Saturday, December 8, 2012

Boudain Breakfast Buscuits

     So something a little different today.  I am not sure when exactly I came up with this, but I introduced them to my husband when we were first dating over three years ago.

     There is this delicious doughnut and kolache place not far down the road from where I grew up.  I came to find out (as my husband is from Kansas) that both boudain, and kolaches are a southern thing.  Kolache's (ko-lach-ees) are not to be confused with the northern variation Kolackys (ko-lach-kees).  The southern version is a sweet flaky bread that typically has sausage in the middle, often with cheese and jalapenos, and I have discovered after moving to Illinois that the northern version is more of a pastry with fruit inside.

      Anyway, since moving up here I have not gotten my hands on any boudain in the year and a half I have been near Chicago.  Nonetheless, while visiting family in Texas, we packed a cooler with as many packages of boudain and dry ice as we could fit, and brought some up here with us.  After getting my husband addicted to the stuff, we started making these delicious things again.  So any of you lucky enough to live close enough to Louisiana to get a hold of the stuff (or maybe you can beg your local grocery store to start ordering it) here is my very easy recipe:


You should be able to click the image to make it larger, but just in case here are the steps:


-One link of boudain
-One container of homestyle buttermilk biscuits
-Cheddar Cheese

Step One: Preheat oven according to biscuit instructions.  Cut boudain into 1/2 to 1 inch slices
Step Two: Peal each biscuit in half; make a small circular indention in the middle with your thumb.
Step Three: Place small amount of cheese, and one slice of boudain in the center.
Step Four: Pinch edges of biscuit to seal.
Step Five: Grease baking sheet, and place finished biscuits onto the pan.
Step Six: Bake biscuits according to the instructions on the package, or until golden brown.
Step Seven: Enjoy!

Wednesday, April 4, 2012


     I put off finishing Dezmond to make this cute little doll.  I am giving her the name "Molly" until her new owner renames her.  My cousin requested I make a doll for her 5-year-old niece, and I couldn't resist!  She told me the little girl had curly blonde hair, blue eyes, likes pink and sparkly stuff.  This left lots of room for creativity!!  This is a slightly smaller doll than the others I have made, and everything on the face is embroidered to make it more study for playing.

This is her Fall Outfit, a cute brown knitted sweater, a frilly sparkly pink skirt, and boots with fur on them.

Molly's spring outfit.  A light twirling scarf with beading, a white, brown, and pink tank-top, her pink sparkly skirt, and some lighter boots.

Molly's evening gown, with her light boots and twirly scarf, this time with her hair pulled back and twirled.

Tuesday, March 6, 2012


I wanted to post some pictures of my first knitted fashion doll, Sabrina.  She is based off of Fiona McDonald's design in her book "Babes in the Wool".  She was extremely fun to make, and I plan to make more outfits for her :-)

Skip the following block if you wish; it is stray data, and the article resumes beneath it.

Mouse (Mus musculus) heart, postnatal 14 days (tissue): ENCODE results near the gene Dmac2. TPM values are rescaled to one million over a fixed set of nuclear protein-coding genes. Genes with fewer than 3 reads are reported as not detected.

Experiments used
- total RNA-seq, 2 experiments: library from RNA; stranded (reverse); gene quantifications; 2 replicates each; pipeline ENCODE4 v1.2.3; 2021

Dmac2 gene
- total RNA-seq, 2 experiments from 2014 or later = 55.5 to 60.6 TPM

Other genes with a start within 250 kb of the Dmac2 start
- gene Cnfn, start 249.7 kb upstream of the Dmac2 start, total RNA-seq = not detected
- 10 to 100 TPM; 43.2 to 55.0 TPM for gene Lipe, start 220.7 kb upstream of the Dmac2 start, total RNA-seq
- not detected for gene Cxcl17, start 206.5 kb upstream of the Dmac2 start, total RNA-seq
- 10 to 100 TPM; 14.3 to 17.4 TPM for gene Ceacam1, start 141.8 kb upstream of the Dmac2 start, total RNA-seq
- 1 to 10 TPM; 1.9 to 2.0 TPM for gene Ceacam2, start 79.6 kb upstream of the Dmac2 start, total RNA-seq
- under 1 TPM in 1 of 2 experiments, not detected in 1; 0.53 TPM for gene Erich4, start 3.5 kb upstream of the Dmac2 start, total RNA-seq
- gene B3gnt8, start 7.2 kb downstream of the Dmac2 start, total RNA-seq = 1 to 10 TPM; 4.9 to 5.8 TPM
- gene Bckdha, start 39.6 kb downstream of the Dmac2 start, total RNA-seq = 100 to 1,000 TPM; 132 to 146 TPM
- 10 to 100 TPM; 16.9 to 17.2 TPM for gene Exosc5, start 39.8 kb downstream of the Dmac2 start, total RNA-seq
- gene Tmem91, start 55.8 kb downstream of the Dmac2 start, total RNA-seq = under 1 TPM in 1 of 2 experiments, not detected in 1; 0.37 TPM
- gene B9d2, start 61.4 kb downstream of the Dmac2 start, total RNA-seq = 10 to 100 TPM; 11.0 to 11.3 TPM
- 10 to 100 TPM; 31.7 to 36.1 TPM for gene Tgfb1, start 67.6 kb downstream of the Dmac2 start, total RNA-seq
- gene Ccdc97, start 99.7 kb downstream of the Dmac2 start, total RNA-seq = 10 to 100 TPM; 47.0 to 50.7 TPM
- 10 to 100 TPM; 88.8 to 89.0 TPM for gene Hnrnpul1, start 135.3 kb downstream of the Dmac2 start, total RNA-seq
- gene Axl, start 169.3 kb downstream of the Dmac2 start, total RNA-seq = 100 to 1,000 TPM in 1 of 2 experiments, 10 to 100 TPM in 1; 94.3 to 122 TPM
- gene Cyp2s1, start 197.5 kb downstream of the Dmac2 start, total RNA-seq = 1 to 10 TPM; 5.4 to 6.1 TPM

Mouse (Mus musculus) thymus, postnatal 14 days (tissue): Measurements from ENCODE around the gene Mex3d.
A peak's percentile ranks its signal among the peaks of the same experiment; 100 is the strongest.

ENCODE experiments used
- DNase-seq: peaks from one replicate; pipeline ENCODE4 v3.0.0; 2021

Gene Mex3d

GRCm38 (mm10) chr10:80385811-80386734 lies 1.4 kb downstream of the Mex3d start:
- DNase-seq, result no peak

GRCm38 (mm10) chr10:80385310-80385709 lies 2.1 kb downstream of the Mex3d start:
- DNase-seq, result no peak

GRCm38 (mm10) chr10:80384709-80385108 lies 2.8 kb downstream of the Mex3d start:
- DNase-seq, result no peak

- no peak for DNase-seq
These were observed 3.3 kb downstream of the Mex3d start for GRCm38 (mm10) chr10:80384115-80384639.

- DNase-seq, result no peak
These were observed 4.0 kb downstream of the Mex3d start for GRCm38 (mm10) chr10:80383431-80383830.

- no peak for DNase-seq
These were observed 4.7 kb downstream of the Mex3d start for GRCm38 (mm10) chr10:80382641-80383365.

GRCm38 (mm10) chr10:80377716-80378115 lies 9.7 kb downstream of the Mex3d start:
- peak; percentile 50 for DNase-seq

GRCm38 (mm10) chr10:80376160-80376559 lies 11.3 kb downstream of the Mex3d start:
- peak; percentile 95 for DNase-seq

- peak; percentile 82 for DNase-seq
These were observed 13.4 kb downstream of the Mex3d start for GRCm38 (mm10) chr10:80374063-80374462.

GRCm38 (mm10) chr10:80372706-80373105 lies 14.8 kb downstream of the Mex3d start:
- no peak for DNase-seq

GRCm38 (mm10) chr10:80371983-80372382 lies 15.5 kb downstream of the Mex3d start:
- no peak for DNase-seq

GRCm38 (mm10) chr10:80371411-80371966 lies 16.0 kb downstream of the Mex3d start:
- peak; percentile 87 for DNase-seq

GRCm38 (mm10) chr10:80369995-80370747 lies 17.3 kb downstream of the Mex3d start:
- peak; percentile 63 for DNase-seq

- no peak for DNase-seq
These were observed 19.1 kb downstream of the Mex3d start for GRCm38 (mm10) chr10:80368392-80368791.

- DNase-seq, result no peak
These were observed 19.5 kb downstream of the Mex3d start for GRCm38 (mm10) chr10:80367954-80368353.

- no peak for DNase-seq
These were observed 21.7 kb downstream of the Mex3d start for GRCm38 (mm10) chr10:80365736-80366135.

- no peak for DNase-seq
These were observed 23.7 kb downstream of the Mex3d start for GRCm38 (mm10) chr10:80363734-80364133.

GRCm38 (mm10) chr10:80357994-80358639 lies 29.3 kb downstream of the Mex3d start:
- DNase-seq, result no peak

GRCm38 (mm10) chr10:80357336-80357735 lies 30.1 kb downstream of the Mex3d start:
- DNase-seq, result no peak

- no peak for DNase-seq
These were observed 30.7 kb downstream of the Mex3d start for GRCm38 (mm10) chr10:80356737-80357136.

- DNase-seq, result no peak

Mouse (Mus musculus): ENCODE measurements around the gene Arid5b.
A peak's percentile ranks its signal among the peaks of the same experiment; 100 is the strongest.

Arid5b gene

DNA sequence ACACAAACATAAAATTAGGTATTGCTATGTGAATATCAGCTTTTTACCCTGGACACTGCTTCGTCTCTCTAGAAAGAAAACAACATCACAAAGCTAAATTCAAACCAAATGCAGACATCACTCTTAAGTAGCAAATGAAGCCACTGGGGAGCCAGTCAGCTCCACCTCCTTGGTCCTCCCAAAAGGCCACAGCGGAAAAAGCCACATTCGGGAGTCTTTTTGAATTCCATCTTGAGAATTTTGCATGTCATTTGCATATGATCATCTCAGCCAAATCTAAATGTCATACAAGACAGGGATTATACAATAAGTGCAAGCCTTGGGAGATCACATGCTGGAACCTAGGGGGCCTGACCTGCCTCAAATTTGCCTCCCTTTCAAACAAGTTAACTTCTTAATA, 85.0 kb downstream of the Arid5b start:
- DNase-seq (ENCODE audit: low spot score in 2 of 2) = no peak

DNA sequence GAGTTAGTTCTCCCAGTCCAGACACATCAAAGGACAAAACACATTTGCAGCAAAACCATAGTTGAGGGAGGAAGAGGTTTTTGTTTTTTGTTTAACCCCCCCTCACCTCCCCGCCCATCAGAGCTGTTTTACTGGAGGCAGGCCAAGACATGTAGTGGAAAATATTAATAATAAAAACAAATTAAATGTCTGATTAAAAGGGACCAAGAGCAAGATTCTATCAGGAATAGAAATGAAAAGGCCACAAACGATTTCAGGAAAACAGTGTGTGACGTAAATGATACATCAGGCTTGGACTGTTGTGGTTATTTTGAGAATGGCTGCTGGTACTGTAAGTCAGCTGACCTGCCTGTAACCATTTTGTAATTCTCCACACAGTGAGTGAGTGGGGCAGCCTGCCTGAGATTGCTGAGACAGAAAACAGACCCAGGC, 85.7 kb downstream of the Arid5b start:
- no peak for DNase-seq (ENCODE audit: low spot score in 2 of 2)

Sabrina Likes Posing for the Camera :-)

Sabrina loves being fashionable, following the current trends of tight, scarves, and colorful skirts.


I plan on making her a nice party dress, and maybe some frilly sleep clothes.

Monday, February 13, 2012

Frilly Tights

Frilly tights I designed for Fiona McDonald's "Babes in the Wool" dolls.

Frilled Tights:
(I used Red Heart Shimmer yarn, it is a worsted weight, but seems thinner then most regular worsted)

I knit this pattern in the round to make mostly seamless tights.


Using size US2 (2.75 mm) needles cast on 1 st.
Row 1: (WS) inc 1 st in first st [2 st].
Row 2: knit.
Row 3: YO, k2 [3 st].
Row 4: YO, K1, YO, K2 [5 st].
Row 5: YO, K2tog, P1, K2.
Row 6: YO, K2tog, knit to end.
Row 7: YO, K2tog, P1, K2.
Row 8: YO, K2tog, YO, K2, YO, K2 [7 st].
Row 9: YO, K2tog, K1, P1, K3.
Row 10: YO, K2tog, knit to end.
Row 11: YO, K2tog, K1, P1, K3.

Break yarn and transfer to stitch holder.

Make 3 more.  (On the 4th frill you make, do not break yarn.  Use it to start the next row so that there are less ends to weave in.)

(You will make 4 more for the next leg, but you can do that later so that you do not have to use two stitch holder)

Divide stitches from all four frills onto 3 double pointed needles (I switched to size US 4 [3.5 mm] needles, but if you have a hard time fitting the stitches you can move them to size US 2 [2.75 mm], and knit the next row with size 4), starting with the last stitch of the last frill, then all stitches from 1st frill, all stitches from 2nd frill, all stitches from 3rd frill, and first 6 stitches from the 4th frill.

Okay now done with the complicated confusing part.

Stocking Legs (Make two):

Row 1: K2tog (knitting the last stitch of the 4th frill and 1st stitch of the 1st frill), K5, K2tog, K5, K2tog, K5, K2tog, K5.
Row 2: K11, inc 1 st in the next st, K11, inc 1 st in the next st.
Row 3: Knit all stitches.
      SS Stitch until leg measures desired length (you can make them above the knee, just below the knee, or down to the ankles)

Hips and Waist of Stockings:

Place from of stockings onto one needle, and back of stockings onto another. (Still using US 4 [3.5 mm]).

Row 1: K13, CO6 st, K 26, CO6 st, K13.
Rows 2-10: SS stitch.
Rows 11-18: Switch to size US 3 needles, (K1, P1) repeat to the end of the row.

CO using Jeny’s Surprisingly Stretchy Bind-off.

Sew together the seam at the bottom of the hips.

NOTE: A lot of times to make the waist (or any ribbing) as snug as I can get and still be stretchy I use very thin stretchy bead & jewelry cord, weave it through the inside of the stitches , slide it onto my doll, and pull it snug then tie it off.  This acts as an elastic waistband.